Posted by Kimberly and John Solio on 3/19/2017

For homebuyers, finding a dream home may require many days, weeks or months. However, when the big day finally arrives, you'll want to submit the right offer to ensure you can secure your ideal residence quickly.

Unfortunately, making the right offer on a home can be tricky. If you submit a proposal that is far below a home seller's expectations, you risk missing out on your dream home entirely. Or, if you submit an offer that is above your comfort level, you may wind up paying more for a house that it is actually worth.

So what does it take to make the right offer on a home? Here are three tips that every homebuyer needs to know to ensure he or she can submit the perfect offer on a residence.

1. Use Housing Market Data to Your Advantage

The internet is a powerful tool, particularly for homebuyers. And if you search for housing market data, you should have no trouble finding the information that you need to submit an offer that matches your budget and satisfies a home seller's expectations.

For example, a homebuyer who finds a two-bedroom home that he or she would like to buy should consider the prices of comparable houses in the area. Also, be sure to look at what other homes in the same neighborhood may be worth and tailor your offer accordingly.

A wealth of real estate market data is readily available across the web, and homebuyers who use this information to their advantage can submit a reasonable offer on a house at any time.

2. Get Pre-Approved for a Mortgage

Although you may submit the best offer for a home, there is no guarantee that a home seller will accept your proposal if you lack the necessary financing. On the other hand, a homebuyer who receives pre-approval for a mortgage may be able to stand out to home sellers, and for good reason.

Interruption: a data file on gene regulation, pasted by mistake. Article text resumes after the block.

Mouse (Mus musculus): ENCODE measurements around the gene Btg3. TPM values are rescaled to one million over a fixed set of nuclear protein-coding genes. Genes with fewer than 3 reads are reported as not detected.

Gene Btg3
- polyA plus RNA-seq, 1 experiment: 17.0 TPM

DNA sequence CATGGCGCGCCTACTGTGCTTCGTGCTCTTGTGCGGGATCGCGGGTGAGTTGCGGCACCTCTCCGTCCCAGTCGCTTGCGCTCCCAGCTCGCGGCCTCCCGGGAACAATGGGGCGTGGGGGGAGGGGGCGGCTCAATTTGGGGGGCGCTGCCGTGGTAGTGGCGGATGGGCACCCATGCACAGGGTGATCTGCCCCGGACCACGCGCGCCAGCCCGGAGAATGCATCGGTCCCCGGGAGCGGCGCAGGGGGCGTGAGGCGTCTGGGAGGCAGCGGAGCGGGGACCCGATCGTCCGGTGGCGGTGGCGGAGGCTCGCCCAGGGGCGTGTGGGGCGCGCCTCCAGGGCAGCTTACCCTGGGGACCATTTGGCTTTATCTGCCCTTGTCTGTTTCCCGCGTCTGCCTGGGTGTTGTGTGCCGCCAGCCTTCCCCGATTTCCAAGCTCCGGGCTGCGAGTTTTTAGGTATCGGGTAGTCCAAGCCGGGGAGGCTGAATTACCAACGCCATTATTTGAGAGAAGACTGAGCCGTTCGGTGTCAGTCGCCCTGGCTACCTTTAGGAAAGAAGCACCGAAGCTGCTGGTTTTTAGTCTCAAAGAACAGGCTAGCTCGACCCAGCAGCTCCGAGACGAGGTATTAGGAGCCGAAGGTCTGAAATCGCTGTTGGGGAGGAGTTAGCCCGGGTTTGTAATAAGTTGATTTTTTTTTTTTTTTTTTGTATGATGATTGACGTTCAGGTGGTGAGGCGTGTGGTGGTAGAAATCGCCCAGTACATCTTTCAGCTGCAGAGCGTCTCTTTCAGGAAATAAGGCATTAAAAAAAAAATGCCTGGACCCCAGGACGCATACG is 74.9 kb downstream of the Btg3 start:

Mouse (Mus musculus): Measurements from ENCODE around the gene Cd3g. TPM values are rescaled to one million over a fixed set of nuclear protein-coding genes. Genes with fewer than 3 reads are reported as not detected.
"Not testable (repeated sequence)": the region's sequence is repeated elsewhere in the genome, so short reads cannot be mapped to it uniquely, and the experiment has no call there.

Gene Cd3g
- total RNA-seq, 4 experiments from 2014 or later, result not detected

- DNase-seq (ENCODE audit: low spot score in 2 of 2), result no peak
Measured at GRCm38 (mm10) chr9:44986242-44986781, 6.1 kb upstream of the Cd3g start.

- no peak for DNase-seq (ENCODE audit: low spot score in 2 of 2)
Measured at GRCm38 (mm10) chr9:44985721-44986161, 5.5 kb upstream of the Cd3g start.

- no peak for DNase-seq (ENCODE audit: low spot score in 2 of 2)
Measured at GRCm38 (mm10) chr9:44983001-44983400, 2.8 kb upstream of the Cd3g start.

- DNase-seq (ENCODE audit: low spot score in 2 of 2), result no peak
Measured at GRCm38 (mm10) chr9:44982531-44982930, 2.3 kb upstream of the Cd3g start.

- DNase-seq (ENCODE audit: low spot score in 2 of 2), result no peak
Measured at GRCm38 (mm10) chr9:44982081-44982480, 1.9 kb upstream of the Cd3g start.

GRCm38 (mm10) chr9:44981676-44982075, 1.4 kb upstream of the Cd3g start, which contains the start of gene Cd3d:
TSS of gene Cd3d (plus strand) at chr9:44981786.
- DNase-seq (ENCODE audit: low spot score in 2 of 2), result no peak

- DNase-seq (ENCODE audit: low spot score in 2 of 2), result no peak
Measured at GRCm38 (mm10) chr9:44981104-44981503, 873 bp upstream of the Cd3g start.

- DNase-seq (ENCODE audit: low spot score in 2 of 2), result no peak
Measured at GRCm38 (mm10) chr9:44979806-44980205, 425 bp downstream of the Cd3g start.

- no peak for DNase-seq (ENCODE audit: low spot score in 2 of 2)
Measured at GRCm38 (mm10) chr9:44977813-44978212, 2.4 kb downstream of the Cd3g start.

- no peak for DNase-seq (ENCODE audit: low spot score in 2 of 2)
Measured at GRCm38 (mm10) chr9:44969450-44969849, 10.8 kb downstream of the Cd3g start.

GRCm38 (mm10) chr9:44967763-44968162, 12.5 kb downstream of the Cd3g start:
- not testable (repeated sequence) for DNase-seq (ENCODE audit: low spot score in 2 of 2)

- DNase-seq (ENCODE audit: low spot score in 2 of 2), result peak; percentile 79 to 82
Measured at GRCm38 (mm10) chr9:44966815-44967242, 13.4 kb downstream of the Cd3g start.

With pre-approval for a mortgage, you may be able to move through the homebuying process faster than other potential homebuyers. Thus, a home seller may choose your offer over others, as he or she will be able to minimize the risk that a deal could fall through due to a homebuyer's lack of financing.

3. Work with a Real Estate Agent

A real estate agent understands the ins and outs of both seller's and buyer's markets. Therefore, this real estate professional will offer tips and insights to ensure you can submit a fair offer on a residence.

Remember, your real estate agent is happy to help you in any way possible. And with this professional at your side, you can gain insights into the home seller's perspective. Plus, your real estate agent will be able to negotiate on your behalf to help reduce the risk of overspending for a house.

Find a real estate agent who boasts years of industry experience, and you can reap the benefits of unparalleled support throughout the homebuying journey.

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Posted by Kimberly and John Solio on 3/12/2017